Angst? What Angst?: Elle. Sure, she's whiny enough over her mother's uncaring attitude and worried about the townspeople... But her little sister is brutally killed and her mother, who tried to kill her, is also dead, murdered by her maybe-boyfriend. You can actually bring her into the room with her mother's corpse and she will have no reaction, though that's probably a glitch. Perhaps she's still completely in the dark about her family's fate at the end of the game. This gives the ending where she and Alex walk off together an interesting spin. An awkward conversation is about to come up.
Awesome Music: Admittedly, the game has an amazing score brought to us by a veteran Silent Hill music producer.
Broken Base: The game itself is heatedly debated over whether it's good or not by veteran Silent Hill fans. Especially the game's slant towards being an Actionized Sequel, using elements from the film, and whether or not certain monsters from previous installments in the series are just included for gratuitous Fanservice rather than actual symbolism seems to be the main points of contention.
Even to those who disliked the game agree that Scarlet's boss fight is one of the scariest and most awesome boss fights in the whole Silent Hill franchise. The music, atmosphere, and Scarlet'sunsettlingdesign makes her battle a fan favorite.
Amnion, the Final Boss. The creature has an unsettling design, fast attacks, and is definitely one of the most action-packed bosses in the Silent Hill franchise.
Contested Sequel: Despite its Broken Base status among Silent Hill veterans, some fans do believe that it's the best Silent Hill on the Xbox 360 system compared to Downpour and the HD Collection.
Several of the monsters have sexual elements to their design. However, none of the characters are said to have sexual issues. Whether they did it just because they thought it was cool or because they misunderstood the symbolism of previous games is up in the air.
There are logs written by Alex about how the hot nurses tending to him are the only things making his stay at the army hospital pleasant, but that none of them give him the time of day. But the reveal spoils this...
There is a definite theme of "gashes" throughout the game, with several bisected or conspicuously toothy creatures that assault you, in addition to Alex's tendency to rip open posters and tapestries often emblazoned with a man or a woman and always traveling downwards directly through the crotch. There's also the bizarre apparent metaphors of Judge Holloway deciding to murder Alex with a decidedly Freudian drill, with Curtis taking a chainsaw to Elle. If you really wanted to stretch for it, you could infer that they represent Alex's resentment towards his parents.
Joshua is derived from Yeshua, which "Jesus" is also from. Joshua's death saved Alex from being condemned to sacrifice, and his last name is Shepherd.
Then there's his brother Alex (which means "Defending men.") and their father Adam (an allusion to the first human) and Lillian (derived from Lilith, who in Jewish apocrypha was Adam's first wife).
It's interesting to note, in relation to the Jesus parallels above, the crucifix-type device that ultimately kills his mother.
Alex has dealt with a lot of emotional pain in his life, but he continues on his search for his brother Josh.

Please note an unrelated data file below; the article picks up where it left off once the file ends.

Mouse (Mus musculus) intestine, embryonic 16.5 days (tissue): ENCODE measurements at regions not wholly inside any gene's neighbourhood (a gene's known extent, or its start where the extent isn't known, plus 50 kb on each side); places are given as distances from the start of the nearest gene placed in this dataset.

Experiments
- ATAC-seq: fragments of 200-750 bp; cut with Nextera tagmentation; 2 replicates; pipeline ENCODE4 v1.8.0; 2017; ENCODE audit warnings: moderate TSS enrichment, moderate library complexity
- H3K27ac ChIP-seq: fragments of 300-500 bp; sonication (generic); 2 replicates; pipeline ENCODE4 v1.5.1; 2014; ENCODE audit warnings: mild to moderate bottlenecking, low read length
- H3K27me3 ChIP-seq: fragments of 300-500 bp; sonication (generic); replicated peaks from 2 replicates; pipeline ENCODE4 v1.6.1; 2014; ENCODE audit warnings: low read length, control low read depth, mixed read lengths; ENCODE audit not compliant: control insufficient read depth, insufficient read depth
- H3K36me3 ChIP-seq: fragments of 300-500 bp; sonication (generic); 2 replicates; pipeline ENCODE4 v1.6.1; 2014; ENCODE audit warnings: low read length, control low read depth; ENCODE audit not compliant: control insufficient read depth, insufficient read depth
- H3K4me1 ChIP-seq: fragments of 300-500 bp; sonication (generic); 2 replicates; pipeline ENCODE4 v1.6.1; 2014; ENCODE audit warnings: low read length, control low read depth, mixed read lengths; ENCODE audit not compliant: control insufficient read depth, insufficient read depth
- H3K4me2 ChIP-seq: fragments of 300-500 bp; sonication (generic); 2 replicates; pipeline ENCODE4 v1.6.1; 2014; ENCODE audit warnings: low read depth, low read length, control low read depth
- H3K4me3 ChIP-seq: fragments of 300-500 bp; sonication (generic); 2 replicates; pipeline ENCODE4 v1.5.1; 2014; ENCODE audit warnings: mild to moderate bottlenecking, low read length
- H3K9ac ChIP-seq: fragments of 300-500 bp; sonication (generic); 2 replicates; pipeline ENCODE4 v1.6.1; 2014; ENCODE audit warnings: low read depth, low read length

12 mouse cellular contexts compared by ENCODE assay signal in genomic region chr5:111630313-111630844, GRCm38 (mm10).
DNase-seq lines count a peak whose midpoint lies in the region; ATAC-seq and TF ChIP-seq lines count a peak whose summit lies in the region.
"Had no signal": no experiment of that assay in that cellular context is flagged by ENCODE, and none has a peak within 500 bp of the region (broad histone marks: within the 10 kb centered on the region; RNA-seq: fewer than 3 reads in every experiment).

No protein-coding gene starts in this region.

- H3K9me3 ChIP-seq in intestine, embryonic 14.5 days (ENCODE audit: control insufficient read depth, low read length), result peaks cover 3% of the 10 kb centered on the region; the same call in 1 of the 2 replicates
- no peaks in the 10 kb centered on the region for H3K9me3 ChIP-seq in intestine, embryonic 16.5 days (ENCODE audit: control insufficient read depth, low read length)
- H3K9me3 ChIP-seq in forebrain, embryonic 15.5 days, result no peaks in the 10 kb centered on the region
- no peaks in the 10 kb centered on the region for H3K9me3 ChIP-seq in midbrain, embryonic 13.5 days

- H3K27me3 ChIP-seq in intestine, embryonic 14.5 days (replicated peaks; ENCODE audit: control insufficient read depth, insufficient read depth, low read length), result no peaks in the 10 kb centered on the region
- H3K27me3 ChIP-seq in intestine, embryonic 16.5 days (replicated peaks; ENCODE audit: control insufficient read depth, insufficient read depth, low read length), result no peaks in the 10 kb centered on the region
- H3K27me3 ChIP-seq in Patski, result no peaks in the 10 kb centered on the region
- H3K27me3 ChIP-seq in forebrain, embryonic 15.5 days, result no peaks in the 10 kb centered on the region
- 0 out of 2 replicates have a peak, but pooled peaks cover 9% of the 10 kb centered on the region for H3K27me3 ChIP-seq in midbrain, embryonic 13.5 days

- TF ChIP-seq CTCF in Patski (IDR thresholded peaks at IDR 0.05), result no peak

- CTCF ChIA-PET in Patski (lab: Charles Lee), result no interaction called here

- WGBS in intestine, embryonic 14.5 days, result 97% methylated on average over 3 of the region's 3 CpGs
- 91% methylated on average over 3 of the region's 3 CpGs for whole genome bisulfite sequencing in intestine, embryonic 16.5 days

The same story applies to Elle.
Jerkass Woobie: Mayor Bartlett comes across as hostile because he's now an alcoholic after the death of his son Joey.
Love It or Hate It: You'll either think Homecoming is a great, enjoyable addition to the Silent Hill series for its stupendous graphics, intriguing plot, excellent music, and scary atmosphere, or an unimpressive, money making sell-out for its bland scares, linear gameplay, and overuse of combat.
Narm: Alex Shepherd is in a mostly abandoned town that is riddled with impassible chasms and infested with killer monsters. If he inspects many of the vehicles in the town, he may wonder, "Why hasn't this been towed? It's clearly broken down." Seriously Alex, is that what's on your mind at that moment?
Only the Creator Does It Right: A common criticism from the game's detractors is that the game's American development team, Double Helix Games, in several ways has failed to understand the "special" Japanese brand of horror that the original Team Silent lead entries had, instead opting for a more Western and therefore "less subtle" and "more actionized" expression of horror.
Player Punch: Alex, and therefore the player, is forced to make a decision between performing a Mercy Kill on his mother or allowing her to be ripped apart by the Order's torture device.
Porting Disaster: The PC version is a glitchy mess that Konami has never bothered to fix. In fact, you need a fan-made patch to be able to play the game on the highest graphical settings, since doing so on the base game instantly causes a crash.
Recycled Script: One of the more common complaints is how Josh's death is similar to Mary's death in Silent Hill 2, at least in relation to the protagonist. Of course, unlike James, Alex never intended to kill his brother.
Despite the complaints, the Homecoming version ends up more believable. James managed to repress his actions in less than a week, while Alex had four years to construct his delusions.
Stoic Woobie: Alex Shepard doesn't express much emotion throughout the game, but he has a tragic backstory.
They Changed It, Now It Sucks: The fan reaction to the new combat scheme and "Alex the Military Dude" subplot. Many fans were unhappy about the increased focus on action and the difficulty in avoiding confrontation.
Unintentionally Sympathetic: To a certain extent, the boss monsters are seen as sympathetic to some players since they were the murdered children of the town's founders and only exist that way because the sacrifice went wrong.
The Woobie: Alex and Elle, especially by the end of the game. Mayor Bartlett and Doctor Fitch could also qualify.